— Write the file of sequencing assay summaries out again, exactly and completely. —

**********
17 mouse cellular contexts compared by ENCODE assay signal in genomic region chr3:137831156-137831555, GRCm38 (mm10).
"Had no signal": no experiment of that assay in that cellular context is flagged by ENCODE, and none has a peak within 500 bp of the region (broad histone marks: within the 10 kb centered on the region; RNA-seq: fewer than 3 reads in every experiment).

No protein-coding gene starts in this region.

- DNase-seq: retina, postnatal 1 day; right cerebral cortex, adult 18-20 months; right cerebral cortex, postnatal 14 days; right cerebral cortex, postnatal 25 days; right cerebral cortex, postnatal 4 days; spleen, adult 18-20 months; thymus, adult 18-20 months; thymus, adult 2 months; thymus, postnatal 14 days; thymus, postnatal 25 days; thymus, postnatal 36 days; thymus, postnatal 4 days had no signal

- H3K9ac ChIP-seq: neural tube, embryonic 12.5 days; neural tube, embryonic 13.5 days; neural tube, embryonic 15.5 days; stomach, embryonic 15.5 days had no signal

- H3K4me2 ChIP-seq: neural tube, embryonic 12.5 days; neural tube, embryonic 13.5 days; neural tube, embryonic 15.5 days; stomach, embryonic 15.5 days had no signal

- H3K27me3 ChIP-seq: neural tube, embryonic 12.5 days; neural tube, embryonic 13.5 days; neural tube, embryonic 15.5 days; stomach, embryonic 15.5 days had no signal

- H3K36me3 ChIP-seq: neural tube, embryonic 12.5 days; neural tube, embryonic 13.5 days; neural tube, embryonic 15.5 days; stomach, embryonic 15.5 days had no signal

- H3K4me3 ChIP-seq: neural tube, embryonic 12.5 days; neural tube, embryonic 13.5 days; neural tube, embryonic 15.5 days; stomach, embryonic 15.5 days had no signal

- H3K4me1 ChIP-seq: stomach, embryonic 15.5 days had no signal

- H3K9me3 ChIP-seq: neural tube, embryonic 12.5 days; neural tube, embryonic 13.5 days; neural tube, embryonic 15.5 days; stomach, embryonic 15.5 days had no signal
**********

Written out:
17 mouse cellular contexts compared by ENCODE assay signal in genomic region chr3:137831156-137831555, GRCm38 (mm10).
"Had no signal": no experiment of that assay in that cellular context is flagged by ENCODE, and none has a peak within 500 bp of the region (broad histone marks: within the 10 kb centered on the region; RNA-seq: fewer than 3 reads in every experiment).

No protein-coding gene starts in this region.

- DNase-seq: retina, postnatal 1 day; right cerebral cortex, adult 18-20 months; right cerebral cortex, postnatal 14 days; right cerebral cortex, postnatal 25 days; right cerebral cortex, postnatal 4 days; spleen, adult 18-20 months; thymus, adult 18-20 months; thymus, adult 2 months; thymus, postnatal 14 days; thymus, postnatal 25 days; thymus, postnatal 36 days; thymus, postnatal 4 days had no signal

- H3K9ac ChIP-seq: neural tube, embryonic 12.5 days; neural tube, embryonic 13.5 days; neural tube, embryonic 15.5 days; stomach, embryonic 15.5 days had no signal

- H3K4me2 ChIP-seq: neural tube, embryonic 12.5 days; neural tube, embryonic 13.5 days; neural tube, embryonic 15.5 days; stomach, embryonic 15.5 days had no signal

- H3K27me3 ChIP-seq: neural tube, embryonic 12.5 days; neural tube, embryonic 13.5 days; neural tube, embryonic 15.5 days; stomach, embryonic 15.5 days had no signal

- H3K36me3 ChIP-seq: neural tube, embryonic 12.5 days; neural tube, embryonic 13.5 days; neural tube, embryonic 15.5 days; stomach, embryonic 15.5 days had no signal

- H3K4me3 ChIP-seq: neural tube, embryonic 12.5 days; neural tube, embryonic 13.5 days; neural tube, embryonic 15.5 days; stomach, embryonic 15.5 days had no signal

- H3K4me1 ChIP-seq: stomach, embryonic 15.5 days had no signal

- H3K9me3 ChIP-seq: neural tube, embryonic 12.5 days; neural tube, embryonic 13.5 days; neural tube, embryonic 15.5 days; stomach, embryonic 15.5 days had no signal